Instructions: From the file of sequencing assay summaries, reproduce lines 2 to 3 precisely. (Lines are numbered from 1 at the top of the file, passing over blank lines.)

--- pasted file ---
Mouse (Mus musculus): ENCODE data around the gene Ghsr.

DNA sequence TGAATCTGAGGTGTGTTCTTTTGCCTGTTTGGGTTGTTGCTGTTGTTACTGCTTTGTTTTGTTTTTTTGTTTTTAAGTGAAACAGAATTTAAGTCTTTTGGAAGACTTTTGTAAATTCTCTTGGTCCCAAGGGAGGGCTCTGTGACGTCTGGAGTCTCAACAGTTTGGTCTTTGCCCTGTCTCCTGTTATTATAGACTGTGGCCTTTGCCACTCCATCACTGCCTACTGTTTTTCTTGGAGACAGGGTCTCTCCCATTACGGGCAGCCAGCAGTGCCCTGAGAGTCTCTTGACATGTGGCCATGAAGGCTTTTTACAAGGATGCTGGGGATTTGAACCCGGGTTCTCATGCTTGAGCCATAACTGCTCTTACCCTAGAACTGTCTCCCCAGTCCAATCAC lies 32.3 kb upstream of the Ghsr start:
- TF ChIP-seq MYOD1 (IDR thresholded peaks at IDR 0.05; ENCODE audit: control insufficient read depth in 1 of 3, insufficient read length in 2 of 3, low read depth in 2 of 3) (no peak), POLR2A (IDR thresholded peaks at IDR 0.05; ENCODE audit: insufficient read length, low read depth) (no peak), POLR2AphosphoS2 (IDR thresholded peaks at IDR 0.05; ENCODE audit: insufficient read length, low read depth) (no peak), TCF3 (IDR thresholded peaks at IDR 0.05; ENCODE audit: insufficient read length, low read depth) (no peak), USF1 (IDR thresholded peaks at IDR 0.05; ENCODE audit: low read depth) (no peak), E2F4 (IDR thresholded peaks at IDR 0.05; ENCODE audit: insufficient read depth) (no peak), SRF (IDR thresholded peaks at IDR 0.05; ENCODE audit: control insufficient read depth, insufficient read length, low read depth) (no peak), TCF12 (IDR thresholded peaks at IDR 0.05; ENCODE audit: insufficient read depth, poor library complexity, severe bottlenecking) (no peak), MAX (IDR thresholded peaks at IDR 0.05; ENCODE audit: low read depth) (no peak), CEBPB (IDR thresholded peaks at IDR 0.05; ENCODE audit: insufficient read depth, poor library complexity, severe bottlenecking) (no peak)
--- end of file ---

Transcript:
DNA sequence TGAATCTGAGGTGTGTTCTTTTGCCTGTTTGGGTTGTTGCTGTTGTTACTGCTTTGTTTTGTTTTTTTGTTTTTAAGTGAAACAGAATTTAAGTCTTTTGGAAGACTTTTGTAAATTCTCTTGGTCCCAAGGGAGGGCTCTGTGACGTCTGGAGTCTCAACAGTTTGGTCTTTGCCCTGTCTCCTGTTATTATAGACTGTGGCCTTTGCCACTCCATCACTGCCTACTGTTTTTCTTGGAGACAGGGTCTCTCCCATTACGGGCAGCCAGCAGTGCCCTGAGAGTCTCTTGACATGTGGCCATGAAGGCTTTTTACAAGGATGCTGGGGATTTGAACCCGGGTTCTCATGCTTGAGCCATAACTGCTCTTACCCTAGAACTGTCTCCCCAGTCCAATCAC lies 32.3 kb upstream of the Ghsr start:
- TF ChIP-seq MYOD1 (IDR thresholded peaks at IDR 0.05; ENCODE audit: control insufficient read depth in 1 of 3, insufficient read length in 2 of 3, low read depth in 2 of 3) (no peak), POLR2A (IDR thresholded peaks at IDR 0.05; ENCODE audit: insufficient read length, low read depth) (no peak), POLR2AphosphoS2 (IDR thresholded peaks at IDR 0.05; ENCODE audit: insufficient read length, low read depth) (no peak), TCF3 (IDR thresholded peaks at IDR 0.05; ENCODE audit: insufficient read length, low read depth) (no peak), USF1 (IDR thresholded peaks at IDR 0.05; ENCODE audit: low read depth) (no peak), E2F4 (IDR thresholded peaks at IDR 0.05; ENCODE audit: insufficient read depth) (no peak), SRF (IDR thresholded peaks at IDR 0.05; ENCODE audit: control insufficient read depth, insufficient read length, low read depth) (no peak), TCF12 (IDR thresholded peaks at IDR 0.05; ENCODE audit: insufficient read depth, poor library complexity, severe bottlenecking) (no peak), MAX (IDR thresholded peaks at IDR 0.05; ENCODE audit: low read depth) (no peak), CEBPB (IDR thresholded peaks at IDR 0.05; ENCODE audit: insufficient read depth, poor library complexity, severe bottlenecking) (no peak)